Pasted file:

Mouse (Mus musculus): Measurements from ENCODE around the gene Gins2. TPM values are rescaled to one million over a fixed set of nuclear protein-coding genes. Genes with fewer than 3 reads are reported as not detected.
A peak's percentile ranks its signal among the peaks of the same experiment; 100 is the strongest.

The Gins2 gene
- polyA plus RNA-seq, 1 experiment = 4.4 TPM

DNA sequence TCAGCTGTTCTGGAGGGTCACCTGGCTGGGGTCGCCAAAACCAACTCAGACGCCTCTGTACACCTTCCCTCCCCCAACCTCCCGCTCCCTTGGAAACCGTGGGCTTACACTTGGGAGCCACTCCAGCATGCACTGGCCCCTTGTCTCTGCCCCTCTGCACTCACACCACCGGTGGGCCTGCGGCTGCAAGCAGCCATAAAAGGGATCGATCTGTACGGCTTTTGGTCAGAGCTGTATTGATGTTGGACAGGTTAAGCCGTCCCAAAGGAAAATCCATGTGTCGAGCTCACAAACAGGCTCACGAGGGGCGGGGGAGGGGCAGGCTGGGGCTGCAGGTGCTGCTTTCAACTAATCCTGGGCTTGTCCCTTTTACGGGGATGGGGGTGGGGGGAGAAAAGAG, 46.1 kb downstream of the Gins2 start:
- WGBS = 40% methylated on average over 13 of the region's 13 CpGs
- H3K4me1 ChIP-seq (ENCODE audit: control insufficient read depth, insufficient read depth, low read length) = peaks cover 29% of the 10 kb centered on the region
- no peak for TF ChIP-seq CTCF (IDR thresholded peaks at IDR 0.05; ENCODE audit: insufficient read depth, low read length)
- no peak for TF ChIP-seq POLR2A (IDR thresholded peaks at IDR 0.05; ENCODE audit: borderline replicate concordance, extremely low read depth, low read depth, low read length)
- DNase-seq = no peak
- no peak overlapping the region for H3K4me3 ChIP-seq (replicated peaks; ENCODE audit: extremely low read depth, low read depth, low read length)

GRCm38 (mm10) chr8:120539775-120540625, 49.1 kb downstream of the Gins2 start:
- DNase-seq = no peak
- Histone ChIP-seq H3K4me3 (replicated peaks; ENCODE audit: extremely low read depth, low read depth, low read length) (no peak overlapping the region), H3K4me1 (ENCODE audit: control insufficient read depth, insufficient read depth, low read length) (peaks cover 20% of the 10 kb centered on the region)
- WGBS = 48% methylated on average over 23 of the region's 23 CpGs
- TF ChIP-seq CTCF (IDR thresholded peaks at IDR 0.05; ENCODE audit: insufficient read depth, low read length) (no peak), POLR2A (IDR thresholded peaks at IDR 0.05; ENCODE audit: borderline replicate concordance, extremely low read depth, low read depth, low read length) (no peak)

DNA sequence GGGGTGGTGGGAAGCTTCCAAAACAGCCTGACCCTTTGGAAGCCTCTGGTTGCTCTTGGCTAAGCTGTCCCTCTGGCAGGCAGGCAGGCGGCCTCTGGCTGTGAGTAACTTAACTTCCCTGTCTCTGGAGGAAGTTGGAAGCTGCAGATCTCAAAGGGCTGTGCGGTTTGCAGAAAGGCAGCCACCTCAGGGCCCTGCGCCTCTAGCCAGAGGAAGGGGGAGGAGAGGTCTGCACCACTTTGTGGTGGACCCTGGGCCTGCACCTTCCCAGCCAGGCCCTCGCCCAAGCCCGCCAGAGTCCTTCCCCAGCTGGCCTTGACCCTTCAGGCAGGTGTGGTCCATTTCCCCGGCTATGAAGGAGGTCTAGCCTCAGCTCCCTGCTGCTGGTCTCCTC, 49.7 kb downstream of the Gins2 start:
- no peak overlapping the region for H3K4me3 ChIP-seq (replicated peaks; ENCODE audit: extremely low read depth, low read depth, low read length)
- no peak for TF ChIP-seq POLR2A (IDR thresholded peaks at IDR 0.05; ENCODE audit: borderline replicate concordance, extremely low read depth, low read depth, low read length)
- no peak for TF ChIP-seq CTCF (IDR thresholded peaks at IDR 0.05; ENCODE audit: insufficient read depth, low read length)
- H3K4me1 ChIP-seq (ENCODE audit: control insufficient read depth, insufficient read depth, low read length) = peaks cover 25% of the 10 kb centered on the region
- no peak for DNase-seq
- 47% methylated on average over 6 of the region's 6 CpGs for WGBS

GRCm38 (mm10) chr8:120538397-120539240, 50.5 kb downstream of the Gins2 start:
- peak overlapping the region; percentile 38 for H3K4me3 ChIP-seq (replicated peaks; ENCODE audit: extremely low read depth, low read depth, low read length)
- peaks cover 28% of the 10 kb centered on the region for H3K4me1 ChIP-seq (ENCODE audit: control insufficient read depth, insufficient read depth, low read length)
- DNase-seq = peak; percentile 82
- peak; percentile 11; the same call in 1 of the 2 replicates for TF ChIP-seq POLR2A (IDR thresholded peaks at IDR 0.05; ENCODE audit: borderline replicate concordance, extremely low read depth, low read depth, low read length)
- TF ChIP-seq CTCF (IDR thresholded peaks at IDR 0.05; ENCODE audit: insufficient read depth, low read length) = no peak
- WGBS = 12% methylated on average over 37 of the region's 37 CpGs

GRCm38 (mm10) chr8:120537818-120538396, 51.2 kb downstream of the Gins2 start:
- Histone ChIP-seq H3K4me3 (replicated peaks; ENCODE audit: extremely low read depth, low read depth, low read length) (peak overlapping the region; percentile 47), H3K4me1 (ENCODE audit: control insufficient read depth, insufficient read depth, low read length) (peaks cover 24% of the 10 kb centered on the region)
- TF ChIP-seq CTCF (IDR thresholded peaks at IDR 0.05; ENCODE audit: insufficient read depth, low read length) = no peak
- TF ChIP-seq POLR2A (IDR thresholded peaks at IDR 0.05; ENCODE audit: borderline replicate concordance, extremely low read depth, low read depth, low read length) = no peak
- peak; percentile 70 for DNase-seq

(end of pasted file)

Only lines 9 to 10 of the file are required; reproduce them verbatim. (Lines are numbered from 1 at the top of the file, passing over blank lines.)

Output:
- no peak for TF ChIP-seq POLR2A (IDR thresholded peaks at IDR 0.05; ENCODE audit: borderline replicate concordance, extremely low read depth, low read depth, low read length)
- DNase-seq = no peak